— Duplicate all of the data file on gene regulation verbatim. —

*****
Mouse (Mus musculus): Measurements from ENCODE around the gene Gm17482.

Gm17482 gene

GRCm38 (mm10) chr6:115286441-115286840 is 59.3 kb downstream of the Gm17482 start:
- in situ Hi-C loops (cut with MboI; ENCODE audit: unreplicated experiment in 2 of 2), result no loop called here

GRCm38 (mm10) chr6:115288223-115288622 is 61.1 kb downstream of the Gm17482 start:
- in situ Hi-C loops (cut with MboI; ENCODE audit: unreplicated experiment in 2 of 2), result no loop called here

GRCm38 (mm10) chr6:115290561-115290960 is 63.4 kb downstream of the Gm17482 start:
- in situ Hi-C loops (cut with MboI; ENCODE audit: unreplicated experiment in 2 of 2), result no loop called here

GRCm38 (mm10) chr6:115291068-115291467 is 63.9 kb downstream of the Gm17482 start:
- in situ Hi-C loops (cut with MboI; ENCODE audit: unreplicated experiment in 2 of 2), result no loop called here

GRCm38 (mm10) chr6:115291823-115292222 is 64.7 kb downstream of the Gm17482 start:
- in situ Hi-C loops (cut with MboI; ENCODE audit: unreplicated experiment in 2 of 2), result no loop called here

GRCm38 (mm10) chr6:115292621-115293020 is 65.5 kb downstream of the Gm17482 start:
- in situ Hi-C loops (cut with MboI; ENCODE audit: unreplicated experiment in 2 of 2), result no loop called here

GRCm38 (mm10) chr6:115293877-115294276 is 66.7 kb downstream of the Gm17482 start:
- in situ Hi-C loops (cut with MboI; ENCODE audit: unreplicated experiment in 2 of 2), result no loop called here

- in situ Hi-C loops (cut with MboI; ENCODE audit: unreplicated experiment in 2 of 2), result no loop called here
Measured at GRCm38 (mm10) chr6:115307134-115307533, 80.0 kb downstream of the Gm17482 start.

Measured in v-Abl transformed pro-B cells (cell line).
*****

Mouse (Mus musculus): Measurements from ENCODE around the gene Gm17482.

Gm17482 gene

GRCm38 (mm10) chr6:115286441-115286840 is 59.3 kb downstream of the Gm17482 start:
- in situ Hi-C loops (cut with MboI; ENCODE audit: unreplicated experiment in 2 of 2), result no loop called here

GRCm38 (mm10) chr6:115288223-115288622 is 61.1 kb downstream of the Gm17482 start:
- in situ Hi-C loops (cut with MboI; ENCODE audit: unreplicated experiment in 2 of 2), result no loop called here

GRCm38 (mm10) chr6:115290561-115290960 is 63.4 kb downstream of the Gm17482 start:
- in situ Hi-C loops (cut with MboI; ENCODE audit: unreplicated experiment in 2 of 2), result no loop called here

GRCm38 (mm10) chr6:115291068-115291467 is 63.9 kb downstream of the Gm17482 start:
- in situ Hi-C loops (cut with MboI; ENCODE audit: unreplicated experiment in 2 of 2), result no loop called here

GRCm38 (mm10) chr6:115291823-115292222 is 64.7 kb downstream of the Gm17482 start:
- in situ Hi-C loops (cut with MboI; ENCODE audit: unreplicated experiment in 2 of 2), result no loop called here

GRCm38 (mm10) chr6:115292621-115293020 is 65.5 kb downstream of the Gm17482 start:
- in situ Hi-C loops (cut with MboI; ENCODE audit: unreplicated experiment in 2 of 2), result no loop called here

GRCm38 (mm10) chr6:115293877-115294276 is 66.7 kb downstream of the Gm17482 start:
- in situ Hi-C loops (cut with MboI; ENCODE audit: unreplicated experiment in 2 of 2), result no loop called here

- in situ Hi-C loops (cut with MboI; ENCODE audit: unreplicated experiment in 2 of 2), result no loop called here
Measured at GRCm38 (mm10) chr6:115307134-115307533, 80.0 kb downstream of the Gm17482 start.

Measured in v-Abl transformed pro-B cells (cell line).